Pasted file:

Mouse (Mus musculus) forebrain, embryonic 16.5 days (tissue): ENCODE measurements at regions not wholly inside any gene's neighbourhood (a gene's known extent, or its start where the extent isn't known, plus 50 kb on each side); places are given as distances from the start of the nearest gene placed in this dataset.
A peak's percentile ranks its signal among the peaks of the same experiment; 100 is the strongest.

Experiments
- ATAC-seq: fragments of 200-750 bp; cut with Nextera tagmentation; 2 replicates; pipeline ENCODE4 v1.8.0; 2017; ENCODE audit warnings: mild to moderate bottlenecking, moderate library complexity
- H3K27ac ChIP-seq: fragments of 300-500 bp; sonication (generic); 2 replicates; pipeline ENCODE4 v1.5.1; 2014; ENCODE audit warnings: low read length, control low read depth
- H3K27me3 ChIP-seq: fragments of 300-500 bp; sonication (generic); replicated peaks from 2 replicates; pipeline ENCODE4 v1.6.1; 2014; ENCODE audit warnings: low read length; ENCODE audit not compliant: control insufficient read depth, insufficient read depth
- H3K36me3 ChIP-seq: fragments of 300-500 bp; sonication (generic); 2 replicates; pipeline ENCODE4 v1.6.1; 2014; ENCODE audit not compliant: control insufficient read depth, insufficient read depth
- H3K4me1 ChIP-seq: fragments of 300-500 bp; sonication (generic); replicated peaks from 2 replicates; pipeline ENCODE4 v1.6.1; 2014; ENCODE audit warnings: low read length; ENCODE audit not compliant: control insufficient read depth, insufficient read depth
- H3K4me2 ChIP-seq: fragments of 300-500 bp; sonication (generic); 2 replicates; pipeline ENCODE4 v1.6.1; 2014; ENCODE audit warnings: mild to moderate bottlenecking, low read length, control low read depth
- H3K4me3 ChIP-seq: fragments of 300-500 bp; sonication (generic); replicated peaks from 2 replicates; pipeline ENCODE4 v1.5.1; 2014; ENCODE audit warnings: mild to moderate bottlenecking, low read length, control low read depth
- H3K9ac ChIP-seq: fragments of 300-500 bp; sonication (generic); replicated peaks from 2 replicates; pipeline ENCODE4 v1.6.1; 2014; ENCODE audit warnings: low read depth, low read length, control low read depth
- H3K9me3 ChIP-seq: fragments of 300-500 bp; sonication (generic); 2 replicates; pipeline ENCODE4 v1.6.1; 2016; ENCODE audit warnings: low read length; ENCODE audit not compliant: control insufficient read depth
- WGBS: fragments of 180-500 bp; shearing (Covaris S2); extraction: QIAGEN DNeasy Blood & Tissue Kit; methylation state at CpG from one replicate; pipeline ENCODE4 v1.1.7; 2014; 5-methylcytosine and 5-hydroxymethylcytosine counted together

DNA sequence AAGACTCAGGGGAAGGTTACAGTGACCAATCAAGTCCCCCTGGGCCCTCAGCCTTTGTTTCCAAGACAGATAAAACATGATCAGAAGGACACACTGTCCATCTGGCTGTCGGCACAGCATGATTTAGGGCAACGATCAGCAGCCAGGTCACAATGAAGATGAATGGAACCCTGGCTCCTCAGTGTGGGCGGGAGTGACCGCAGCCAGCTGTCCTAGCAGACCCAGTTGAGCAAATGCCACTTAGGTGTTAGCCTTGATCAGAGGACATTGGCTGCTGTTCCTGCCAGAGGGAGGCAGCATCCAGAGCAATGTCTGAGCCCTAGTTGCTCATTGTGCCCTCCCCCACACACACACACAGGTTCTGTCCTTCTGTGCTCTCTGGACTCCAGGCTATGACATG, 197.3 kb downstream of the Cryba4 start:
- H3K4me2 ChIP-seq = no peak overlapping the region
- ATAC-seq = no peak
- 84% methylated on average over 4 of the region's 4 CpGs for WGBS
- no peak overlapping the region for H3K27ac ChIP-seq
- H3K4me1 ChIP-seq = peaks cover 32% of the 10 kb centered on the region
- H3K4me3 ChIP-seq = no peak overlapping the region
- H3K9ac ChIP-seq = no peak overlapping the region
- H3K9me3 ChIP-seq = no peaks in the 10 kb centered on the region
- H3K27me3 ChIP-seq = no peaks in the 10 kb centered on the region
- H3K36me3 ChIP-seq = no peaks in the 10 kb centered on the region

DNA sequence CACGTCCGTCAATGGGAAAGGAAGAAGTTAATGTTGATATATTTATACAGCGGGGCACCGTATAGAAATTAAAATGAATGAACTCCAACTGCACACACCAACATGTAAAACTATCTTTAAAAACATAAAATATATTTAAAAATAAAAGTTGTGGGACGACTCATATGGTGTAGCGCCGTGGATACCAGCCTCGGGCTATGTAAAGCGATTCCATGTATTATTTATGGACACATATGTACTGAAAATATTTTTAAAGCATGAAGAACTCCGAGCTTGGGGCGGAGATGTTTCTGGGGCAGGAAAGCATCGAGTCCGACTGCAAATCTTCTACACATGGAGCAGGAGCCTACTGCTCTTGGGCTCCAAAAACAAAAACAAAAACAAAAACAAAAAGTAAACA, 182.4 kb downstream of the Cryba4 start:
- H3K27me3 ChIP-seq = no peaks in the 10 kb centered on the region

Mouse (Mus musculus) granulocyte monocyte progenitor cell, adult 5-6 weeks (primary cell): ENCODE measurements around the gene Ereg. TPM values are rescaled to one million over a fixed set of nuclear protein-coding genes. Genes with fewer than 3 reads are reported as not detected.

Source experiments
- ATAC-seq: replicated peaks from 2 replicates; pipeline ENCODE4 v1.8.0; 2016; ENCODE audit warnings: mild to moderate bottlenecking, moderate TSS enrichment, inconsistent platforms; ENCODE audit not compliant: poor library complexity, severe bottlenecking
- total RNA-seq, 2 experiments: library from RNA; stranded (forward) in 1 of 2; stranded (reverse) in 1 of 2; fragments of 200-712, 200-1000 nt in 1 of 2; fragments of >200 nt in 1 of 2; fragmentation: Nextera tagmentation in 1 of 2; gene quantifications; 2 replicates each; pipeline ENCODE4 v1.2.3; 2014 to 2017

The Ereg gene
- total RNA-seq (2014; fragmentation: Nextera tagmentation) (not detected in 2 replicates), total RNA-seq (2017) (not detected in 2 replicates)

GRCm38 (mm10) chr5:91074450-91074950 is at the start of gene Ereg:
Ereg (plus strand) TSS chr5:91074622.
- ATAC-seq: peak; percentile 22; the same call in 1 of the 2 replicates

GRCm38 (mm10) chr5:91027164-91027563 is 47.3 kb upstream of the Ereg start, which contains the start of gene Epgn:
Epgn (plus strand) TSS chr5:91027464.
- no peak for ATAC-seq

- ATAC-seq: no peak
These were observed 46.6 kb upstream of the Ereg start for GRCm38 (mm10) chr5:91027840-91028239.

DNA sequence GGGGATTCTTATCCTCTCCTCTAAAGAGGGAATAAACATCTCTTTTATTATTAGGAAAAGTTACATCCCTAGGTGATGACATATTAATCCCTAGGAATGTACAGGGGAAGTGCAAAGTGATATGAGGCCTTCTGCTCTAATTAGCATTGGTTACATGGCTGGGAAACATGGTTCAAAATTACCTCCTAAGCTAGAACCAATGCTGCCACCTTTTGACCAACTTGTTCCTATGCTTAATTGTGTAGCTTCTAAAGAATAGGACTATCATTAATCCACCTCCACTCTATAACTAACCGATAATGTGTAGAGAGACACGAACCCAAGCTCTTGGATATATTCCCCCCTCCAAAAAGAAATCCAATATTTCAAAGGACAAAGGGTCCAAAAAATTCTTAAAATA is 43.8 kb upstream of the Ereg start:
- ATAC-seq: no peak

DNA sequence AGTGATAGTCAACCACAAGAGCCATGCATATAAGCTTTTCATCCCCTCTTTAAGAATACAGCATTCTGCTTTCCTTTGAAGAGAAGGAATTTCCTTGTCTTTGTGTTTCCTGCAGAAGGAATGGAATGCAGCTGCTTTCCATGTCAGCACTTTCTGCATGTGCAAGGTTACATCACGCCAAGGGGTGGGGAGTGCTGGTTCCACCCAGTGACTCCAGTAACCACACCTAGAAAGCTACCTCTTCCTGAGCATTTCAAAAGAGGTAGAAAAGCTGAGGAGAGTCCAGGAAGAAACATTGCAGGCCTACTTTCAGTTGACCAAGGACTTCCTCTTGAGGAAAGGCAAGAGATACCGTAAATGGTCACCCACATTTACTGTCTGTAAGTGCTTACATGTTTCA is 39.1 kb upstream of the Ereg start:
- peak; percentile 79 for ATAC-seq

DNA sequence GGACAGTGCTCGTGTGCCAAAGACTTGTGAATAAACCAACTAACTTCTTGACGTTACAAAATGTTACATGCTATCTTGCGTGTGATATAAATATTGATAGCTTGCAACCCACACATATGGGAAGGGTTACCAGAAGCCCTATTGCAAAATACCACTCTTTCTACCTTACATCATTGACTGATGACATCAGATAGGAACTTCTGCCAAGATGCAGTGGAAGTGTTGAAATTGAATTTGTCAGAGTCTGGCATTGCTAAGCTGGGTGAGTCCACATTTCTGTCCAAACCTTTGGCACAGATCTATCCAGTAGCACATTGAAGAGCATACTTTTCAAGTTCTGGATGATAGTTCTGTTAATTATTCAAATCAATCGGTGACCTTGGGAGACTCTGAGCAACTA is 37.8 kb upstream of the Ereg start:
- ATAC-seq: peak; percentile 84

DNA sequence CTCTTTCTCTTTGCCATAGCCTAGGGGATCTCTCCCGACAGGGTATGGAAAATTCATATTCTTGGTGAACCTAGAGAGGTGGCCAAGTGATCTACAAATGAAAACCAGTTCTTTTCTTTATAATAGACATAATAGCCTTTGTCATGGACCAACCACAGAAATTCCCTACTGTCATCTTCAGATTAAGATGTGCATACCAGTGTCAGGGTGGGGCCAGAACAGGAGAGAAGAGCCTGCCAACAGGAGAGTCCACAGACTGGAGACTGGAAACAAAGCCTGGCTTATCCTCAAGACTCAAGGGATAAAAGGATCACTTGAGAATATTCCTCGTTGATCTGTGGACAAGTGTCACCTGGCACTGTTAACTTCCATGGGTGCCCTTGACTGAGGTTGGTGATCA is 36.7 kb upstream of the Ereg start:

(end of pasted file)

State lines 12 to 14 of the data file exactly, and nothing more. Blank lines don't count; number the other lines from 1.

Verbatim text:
- H3K9me3 ChIP-seq: fragments of 300-500 bp; sonication (generic); 2 replicates; pipeline ENCODE4 v1.6.1; 2016; ENCODE audit warnings: low read length; ENCODE audit not compliant: control insufficient read depth
- WGBS: fragments of 180-500 bp; shearing (Covaris S2); extraction: QIAGEN DNeasy Blood & Tissue Kit; methylation state at CpG from one replicate; pipeline ENCODE4 v1.1.7; 2014; 5-methylcytosine and 5-hydroxymethylcytosine counted together

DNA sequence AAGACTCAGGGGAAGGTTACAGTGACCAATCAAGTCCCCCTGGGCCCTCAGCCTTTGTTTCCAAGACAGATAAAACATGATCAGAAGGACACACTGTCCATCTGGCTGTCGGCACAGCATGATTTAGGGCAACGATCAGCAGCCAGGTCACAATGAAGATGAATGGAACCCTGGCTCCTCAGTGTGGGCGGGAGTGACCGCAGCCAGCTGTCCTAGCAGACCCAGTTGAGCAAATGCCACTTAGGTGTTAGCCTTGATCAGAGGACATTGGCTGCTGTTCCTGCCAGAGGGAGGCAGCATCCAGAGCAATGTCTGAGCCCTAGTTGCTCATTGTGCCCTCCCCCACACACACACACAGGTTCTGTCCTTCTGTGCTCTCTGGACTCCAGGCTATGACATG, 197.3 kb downstream of the Cryba4 start: